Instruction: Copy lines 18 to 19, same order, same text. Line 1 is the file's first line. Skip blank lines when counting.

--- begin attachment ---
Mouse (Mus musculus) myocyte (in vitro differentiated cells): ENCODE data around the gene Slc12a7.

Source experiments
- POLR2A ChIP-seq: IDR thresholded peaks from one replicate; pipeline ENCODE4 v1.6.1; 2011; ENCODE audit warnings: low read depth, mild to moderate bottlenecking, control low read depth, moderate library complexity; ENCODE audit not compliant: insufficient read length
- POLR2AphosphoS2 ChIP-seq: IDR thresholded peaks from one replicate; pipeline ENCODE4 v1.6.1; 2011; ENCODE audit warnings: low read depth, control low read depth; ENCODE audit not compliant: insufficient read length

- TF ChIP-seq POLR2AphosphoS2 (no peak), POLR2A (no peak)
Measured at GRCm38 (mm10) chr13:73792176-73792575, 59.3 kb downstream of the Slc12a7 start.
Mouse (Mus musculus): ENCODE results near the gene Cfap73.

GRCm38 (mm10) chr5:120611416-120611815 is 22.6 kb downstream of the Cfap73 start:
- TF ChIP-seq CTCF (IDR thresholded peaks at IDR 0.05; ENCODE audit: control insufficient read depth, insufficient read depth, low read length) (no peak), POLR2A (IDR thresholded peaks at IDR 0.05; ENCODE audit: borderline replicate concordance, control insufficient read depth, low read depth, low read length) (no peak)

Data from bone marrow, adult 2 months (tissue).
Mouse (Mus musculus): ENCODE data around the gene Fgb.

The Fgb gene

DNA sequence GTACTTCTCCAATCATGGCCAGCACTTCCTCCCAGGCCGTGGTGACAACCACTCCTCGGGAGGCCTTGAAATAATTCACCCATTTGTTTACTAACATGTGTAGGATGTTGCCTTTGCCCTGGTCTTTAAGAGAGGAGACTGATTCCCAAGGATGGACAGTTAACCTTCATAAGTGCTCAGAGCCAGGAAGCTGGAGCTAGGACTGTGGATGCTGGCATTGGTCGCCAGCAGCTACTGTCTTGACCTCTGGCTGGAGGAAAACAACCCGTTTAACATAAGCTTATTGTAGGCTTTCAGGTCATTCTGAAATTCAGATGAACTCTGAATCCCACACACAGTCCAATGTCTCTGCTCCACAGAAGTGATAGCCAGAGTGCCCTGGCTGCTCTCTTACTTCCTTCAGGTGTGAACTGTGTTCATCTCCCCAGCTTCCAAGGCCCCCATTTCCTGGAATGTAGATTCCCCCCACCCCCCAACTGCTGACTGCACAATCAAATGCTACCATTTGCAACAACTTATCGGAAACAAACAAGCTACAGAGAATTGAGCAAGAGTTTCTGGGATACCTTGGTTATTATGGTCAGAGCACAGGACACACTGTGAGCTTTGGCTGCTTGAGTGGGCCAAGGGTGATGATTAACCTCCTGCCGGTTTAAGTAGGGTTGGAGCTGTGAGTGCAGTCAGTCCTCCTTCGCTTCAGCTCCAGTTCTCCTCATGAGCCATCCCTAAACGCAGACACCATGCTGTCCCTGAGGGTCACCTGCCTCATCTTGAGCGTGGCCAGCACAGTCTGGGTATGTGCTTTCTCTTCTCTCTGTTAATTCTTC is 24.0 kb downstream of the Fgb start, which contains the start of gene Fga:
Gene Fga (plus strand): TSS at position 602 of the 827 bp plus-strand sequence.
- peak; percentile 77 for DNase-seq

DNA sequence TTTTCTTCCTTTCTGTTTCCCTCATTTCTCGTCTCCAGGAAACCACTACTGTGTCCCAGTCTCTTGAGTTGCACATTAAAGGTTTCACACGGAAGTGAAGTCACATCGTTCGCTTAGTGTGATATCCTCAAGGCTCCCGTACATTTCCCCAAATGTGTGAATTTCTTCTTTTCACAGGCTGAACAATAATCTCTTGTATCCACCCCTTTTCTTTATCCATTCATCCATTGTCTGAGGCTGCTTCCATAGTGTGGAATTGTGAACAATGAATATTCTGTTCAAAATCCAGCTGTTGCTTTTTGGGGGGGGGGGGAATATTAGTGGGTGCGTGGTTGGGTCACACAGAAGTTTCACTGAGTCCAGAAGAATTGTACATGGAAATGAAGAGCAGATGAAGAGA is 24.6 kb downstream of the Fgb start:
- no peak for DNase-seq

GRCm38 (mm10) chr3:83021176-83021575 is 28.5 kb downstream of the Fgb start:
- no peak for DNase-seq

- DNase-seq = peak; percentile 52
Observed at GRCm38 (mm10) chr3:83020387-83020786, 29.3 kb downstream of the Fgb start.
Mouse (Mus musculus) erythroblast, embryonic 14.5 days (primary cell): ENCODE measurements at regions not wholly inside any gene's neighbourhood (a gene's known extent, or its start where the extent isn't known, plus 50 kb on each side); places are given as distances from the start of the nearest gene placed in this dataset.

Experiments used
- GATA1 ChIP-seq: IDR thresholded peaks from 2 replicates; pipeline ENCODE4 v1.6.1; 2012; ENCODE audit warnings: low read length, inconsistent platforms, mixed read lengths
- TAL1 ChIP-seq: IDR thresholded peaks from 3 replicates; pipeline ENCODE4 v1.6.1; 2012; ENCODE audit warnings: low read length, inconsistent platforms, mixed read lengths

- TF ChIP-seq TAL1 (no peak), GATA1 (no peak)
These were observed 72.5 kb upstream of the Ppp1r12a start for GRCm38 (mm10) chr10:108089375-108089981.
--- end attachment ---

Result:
GRCm38 (mm10) chr3:83021176-83021575 is 28.5 kb downstream of the Fgb start:
- no peak for DNase-seq